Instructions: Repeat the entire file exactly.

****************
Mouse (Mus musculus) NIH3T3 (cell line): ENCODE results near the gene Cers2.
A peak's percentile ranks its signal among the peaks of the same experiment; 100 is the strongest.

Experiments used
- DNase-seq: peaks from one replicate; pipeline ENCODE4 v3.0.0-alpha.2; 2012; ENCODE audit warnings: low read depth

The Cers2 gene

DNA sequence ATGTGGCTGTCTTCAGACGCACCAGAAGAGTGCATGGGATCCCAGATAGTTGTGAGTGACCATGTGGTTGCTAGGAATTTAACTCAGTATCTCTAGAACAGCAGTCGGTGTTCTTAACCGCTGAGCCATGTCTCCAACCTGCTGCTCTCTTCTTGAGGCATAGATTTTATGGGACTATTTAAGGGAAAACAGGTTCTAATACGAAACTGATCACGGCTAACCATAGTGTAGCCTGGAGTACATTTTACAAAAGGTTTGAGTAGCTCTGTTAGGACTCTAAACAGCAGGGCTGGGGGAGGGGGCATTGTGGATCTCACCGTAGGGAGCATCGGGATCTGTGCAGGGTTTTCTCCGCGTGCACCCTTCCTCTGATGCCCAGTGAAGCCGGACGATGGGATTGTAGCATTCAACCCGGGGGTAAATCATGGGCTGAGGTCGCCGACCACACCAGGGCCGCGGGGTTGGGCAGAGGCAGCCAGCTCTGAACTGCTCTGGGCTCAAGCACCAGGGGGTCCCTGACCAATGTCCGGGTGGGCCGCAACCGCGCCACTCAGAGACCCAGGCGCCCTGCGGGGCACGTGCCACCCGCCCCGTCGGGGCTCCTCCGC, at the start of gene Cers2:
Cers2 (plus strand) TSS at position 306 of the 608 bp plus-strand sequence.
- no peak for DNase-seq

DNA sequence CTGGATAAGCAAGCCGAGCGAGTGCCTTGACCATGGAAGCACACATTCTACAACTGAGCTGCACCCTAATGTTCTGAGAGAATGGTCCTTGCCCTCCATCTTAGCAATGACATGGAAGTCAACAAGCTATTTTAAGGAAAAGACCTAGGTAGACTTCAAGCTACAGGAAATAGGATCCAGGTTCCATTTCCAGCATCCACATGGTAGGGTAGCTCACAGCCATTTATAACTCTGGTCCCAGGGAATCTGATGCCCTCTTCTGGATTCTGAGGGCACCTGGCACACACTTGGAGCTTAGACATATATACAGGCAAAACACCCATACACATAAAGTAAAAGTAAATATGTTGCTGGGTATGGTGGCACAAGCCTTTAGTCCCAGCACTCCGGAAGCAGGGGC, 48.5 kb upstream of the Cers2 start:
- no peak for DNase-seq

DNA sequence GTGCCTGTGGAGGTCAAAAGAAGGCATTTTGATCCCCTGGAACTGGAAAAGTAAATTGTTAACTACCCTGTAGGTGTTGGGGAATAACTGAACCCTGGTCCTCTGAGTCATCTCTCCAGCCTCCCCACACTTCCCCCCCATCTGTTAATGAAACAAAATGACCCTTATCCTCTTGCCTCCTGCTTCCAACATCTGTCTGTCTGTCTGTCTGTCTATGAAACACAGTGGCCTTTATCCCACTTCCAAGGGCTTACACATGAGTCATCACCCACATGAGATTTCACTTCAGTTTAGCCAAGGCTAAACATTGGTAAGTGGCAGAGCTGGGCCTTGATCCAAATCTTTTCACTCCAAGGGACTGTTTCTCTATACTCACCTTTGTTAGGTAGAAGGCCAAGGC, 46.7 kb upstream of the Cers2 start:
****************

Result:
Mouse (Mus musculus) NIH3T3 (cell line): ENCODE results near the gene Cers2.
A peak's percentile ranks its signal among the peaks of the same experiment; 100 is the strongest.

Experiments used
- DNase-seq: peaks from one replicate; pipeline ENCODE4 v3.0.0-alpha.2; 2012; ENCODE audit warnings: low read depth

The Cers2 gene

DNA sequence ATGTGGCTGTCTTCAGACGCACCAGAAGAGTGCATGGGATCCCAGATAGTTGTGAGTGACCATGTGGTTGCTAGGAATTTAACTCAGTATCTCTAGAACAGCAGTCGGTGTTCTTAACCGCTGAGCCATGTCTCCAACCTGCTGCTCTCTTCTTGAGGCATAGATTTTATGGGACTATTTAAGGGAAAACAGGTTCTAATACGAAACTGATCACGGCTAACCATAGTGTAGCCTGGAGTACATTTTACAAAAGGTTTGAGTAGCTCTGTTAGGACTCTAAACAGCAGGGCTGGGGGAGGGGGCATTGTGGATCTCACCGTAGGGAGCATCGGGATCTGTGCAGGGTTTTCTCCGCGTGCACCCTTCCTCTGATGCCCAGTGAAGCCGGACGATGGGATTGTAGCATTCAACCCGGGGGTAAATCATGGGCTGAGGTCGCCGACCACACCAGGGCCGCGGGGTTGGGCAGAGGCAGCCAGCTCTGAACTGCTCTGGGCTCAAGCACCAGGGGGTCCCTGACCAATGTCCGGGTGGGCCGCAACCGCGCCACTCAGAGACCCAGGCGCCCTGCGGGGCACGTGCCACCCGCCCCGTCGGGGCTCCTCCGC, at the start of gene Cers2:
Cers2 (plus strand) TSS at position 306 of the 608 bp plus-strand sequence.
- no peak for DNase-seq

DNA sequence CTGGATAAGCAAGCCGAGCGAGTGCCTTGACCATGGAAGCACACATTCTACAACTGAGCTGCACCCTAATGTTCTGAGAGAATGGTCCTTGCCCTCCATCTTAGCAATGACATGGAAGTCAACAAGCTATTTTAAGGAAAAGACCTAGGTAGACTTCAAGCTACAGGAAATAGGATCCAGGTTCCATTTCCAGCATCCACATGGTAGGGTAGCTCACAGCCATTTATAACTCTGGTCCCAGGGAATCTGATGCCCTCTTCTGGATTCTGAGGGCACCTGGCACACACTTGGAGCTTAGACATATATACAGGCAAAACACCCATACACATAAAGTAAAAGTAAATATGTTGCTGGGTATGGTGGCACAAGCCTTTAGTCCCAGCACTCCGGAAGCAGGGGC, 48.5 kb upstream of the Cers2 start:
- no peak for DNase-seq

DNA sequence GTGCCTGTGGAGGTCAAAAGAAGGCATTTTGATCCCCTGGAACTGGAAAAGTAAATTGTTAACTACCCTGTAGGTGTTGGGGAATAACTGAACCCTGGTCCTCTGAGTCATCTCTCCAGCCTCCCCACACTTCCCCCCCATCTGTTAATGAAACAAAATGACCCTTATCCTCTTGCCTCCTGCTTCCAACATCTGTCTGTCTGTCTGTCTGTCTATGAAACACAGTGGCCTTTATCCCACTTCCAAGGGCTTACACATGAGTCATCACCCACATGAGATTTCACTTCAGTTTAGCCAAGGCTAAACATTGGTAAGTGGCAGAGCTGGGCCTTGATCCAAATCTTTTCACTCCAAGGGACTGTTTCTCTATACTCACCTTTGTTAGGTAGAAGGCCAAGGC, 46.7 kb upstream of the Cers2 start: